The movies selected for review are the choice of the reviewer. Depending on your source for DVDs, they may or may not be available that particular week, so you may want to clip the SOFA CINEMA column for future reference. Suggestions for DVD titles are welcome. Enjoy the movies.
On rare occasion (twice in four years), Sofa Cinema will acknowledge a television series for viewing.
You may have missed "House M.D." since it doesn't air on one of the big three networks, but these long winter nights offer an excellent opportunity to rent DVDs and be introduced to the irascible, brilliant, irreverent, oddly endearing Dr. Gregory House.
Hugh Laurie, as House, wields a cane and a wicked wit as he leads his team of medical diagnosticians weekly through lists of bizarre symptoms in an effort to find a cure when all others have missed the boat.
House's best friend (and "balancer" to his craziness) is the ever steady oncologist Dr. Wilson (Robert Sean Leonard).
Medical shows have been a staple in television viewing almost since its invention, and there are dozens of series available to rent, including "ER," "Grey's Anatomy," "St. Elsewhere," "Nip/Tuck" and "Strong Medicine" to name a few.
All these shows offer typical television escapism, which is not always a bad thing. But as long as you're sitting in front of the tube anyway, why not spend it watching an excellent ensemble cast, superb writing and Hugh Laurie, who week after week delivers an outstanding performance?
P.S. - "House M.D." is in its fifth season, so you actually may appreciate the excuse of a miserable winter to hibernate.
"Man on Wire"
My, how times have changed. Today it's hard to imagine anyone trying to do what Phillippe Petit did in 1974, and that's just the "breaking and entering" part.
It is impossible to envision anyone stringing a tightrope between two buildings 1,350 feet above the ground and then spending 45 precarious minutes enjoying the view.
"Man on Wire" is a fascinating documentary. With footage illustrating Petit's athletic prowess and his passion for his art, we are treated to "how a plot thickens."
As a young man, he caught a glimpse of the World Trade Center towers in a magazine and fantasized about walking between the buildings. Over the years, his fantasy became an implausible, but possible, reality with the help of friends from France, Australia and the United States.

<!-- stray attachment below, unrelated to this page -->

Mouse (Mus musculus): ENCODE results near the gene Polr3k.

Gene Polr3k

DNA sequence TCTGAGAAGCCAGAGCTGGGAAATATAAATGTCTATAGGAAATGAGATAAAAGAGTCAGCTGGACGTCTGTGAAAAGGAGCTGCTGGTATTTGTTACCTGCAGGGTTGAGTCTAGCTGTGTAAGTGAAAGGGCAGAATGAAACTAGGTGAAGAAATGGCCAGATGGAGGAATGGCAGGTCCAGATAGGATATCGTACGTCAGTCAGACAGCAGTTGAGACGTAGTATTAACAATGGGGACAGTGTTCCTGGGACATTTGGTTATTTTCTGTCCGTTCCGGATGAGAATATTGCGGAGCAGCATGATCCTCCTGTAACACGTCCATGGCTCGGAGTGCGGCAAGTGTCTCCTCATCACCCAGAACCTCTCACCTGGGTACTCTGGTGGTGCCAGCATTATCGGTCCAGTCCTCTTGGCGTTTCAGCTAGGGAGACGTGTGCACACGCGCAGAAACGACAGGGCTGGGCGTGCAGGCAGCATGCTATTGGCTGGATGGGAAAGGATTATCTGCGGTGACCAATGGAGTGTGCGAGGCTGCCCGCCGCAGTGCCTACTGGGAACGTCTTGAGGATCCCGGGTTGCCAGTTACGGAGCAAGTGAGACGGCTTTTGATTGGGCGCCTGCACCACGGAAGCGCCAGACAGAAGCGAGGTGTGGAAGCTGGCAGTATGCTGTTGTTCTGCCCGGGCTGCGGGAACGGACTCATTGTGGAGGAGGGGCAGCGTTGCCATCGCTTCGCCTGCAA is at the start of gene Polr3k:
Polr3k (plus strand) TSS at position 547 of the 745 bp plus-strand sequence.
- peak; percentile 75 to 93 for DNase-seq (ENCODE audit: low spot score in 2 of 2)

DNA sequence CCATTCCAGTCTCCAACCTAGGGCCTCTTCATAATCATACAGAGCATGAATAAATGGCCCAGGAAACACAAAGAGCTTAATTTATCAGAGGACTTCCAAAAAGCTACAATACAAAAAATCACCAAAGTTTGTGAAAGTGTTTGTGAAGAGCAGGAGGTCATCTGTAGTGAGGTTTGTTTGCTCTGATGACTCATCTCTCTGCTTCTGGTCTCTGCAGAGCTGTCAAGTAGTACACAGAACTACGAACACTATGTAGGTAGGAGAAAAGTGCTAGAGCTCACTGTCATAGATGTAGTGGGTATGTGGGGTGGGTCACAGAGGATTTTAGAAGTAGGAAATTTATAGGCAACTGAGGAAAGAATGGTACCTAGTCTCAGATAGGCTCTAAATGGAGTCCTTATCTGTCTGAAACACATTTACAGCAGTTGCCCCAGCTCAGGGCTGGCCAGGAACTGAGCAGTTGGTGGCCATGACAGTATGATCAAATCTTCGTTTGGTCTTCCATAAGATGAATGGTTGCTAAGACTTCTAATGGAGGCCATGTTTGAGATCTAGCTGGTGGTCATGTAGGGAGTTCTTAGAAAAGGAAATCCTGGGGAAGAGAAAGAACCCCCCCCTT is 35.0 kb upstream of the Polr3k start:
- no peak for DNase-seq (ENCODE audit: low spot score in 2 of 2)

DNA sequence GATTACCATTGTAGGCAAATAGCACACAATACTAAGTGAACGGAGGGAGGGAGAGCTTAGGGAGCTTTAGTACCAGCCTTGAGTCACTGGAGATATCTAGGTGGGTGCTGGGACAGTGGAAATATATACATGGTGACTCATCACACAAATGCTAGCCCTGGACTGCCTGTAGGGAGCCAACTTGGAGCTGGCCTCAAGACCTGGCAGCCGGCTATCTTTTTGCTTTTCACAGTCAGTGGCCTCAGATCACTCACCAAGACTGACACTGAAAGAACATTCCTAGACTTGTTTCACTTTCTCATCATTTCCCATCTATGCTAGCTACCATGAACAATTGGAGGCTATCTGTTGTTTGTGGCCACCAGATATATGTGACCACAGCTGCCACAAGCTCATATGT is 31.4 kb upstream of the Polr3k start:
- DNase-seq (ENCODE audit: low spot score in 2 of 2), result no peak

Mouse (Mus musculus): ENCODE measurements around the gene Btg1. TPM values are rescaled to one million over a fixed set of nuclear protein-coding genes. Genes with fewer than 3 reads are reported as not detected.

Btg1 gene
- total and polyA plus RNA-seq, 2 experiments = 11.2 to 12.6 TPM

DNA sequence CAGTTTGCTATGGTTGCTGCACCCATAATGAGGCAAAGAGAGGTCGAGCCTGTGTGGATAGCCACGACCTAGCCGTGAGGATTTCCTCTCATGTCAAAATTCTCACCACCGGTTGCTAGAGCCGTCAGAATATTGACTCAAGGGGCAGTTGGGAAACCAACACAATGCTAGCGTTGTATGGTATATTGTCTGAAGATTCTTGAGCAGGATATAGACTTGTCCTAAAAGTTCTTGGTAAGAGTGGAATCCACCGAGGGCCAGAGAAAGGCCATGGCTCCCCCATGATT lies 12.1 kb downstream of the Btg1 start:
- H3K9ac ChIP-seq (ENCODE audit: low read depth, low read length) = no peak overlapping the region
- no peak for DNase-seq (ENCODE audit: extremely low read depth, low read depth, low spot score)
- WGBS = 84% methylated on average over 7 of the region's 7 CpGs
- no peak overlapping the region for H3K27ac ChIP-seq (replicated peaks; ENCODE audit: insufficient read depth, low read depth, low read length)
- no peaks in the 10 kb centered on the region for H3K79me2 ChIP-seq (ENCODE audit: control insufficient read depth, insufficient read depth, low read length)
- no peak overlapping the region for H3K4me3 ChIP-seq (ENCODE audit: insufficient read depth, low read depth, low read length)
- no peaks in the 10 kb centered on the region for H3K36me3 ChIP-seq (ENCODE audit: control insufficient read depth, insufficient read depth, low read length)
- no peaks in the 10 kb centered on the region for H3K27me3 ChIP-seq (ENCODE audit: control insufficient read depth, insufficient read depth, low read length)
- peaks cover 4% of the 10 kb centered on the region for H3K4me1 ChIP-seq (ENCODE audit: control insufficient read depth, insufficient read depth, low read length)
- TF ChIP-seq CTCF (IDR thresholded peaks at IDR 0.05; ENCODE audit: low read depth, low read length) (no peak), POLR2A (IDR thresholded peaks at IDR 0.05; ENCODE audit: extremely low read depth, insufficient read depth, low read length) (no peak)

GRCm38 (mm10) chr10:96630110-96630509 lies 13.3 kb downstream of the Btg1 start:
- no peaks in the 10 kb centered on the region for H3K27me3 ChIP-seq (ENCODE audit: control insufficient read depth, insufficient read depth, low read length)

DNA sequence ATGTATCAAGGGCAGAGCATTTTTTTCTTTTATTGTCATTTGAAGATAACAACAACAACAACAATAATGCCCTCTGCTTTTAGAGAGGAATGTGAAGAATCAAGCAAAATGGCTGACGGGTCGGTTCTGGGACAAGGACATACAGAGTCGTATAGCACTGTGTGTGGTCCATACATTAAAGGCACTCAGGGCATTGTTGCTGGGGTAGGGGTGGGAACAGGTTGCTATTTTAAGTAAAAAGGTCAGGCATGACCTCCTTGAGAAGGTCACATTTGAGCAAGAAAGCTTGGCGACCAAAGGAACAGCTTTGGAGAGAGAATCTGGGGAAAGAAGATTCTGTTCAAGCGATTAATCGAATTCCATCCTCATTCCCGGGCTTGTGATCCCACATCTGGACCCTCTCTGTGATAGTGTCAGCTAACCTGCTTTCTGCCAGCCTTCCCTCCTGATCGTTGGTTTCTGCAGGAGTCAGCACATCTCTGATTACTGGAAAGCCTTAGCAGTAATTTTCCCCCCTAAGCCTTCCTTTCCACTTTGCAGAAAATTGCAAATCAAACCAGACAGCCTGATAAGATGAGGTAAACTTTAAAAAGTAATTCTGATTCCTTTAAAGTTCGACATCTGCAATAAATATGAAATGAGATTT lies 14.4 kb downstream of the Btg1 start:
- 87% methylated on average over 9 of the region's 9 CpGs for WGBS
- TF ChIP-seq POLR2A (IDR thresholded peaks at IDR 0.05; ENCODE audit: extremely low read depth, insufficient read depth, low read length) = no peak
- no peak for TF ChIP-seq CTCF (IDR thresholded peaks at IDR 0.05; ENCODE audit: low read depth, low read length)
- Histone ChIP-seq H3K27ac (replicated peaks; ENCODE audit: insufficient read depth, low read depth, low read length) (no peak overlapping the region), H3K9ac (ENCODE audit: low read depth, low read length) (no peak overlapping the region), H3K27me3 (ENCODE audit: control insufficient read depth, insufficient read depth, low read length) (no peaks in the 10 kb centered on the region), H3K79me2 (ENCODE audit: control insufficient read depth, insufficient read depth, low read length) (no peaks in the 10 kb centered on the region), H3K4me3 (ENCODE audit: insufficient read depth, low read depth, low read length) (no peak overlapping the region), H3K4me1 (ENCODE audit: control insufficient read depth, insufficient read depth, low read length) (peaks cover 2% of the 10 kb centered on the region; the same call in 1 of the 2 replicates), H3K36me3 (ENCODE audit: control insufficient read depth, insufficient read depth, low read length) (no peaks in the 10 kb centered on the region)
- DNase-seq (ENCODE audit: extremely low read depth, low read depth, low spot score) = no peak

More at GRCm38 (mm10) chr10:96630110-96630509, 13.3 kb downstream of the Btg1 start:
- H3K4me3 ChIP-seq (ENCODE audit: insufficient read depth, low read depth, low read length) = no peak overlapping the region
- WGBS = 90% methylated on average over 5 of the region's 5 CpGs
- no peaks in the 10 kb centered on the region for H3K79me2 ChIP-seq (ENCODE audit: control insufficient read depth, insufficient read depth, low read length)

We've all seen the towers come down (an event not mentioned in the film), yet to witness the construction of the World Trade Center is fascinating.
To climb a mountain "because it's there" is understandable to most. To risk one's life as a "man on wire," as noted in Petit's arrest report, is not - until you hear Petit talk about the event. The joy expressed in his eyes makes his feat an adventure, not a stunt, and this documentary an education of human nature.
"Fear Strikes Back"
"Fear Strikes Back" was Robert Mulligan's first theatrical feature although he directed many live television dramas in the 1950s.
Loosely based on the book by the same name, "Fear Strikes Out" - the movie - documents the rise of Jimmy Piersall to the Boston Red Sox and his "fall," dramatized as an on-field nervous breakdown.*
Anthony Perkins stars as Piersall and Karl Malden as his domineering, determined father. The father's expectations of the son are so overbearing, he makes Mamma Rose in "Gypsy" look like June Cleaver on "Leave it to Beaver."
As the story unfolds, it's not a question of "if" the boy will crack under pressure, but "when."
Perkins' awkwardness in the role may be attributed to switching from being left- to right-handed to bat and throw, or it may come from not being a natural athlete. This feature demonstrates the expectations of today's movie audience toward realism.
One strong point is the performance of Malden. Even though his character's change of heart in the end seems implausible, he makes us want to believe he really is a good guy. Pretty good acting.
*Jimmy Piersall disowned the movie, claiming "distortion of facts."
Mulligan would go on to direct far more memorable pictures ("To Kill a Mockingbird" "Summer of '42). He died in December 2008.
Rebecca Redshaw worked in the film industry in Los Angeles for 25 years. A novelist and playwright, she has published in numerous magazines and newspapers in addition to teaching fiction. She can be reached at firstname.lastname@example.org.
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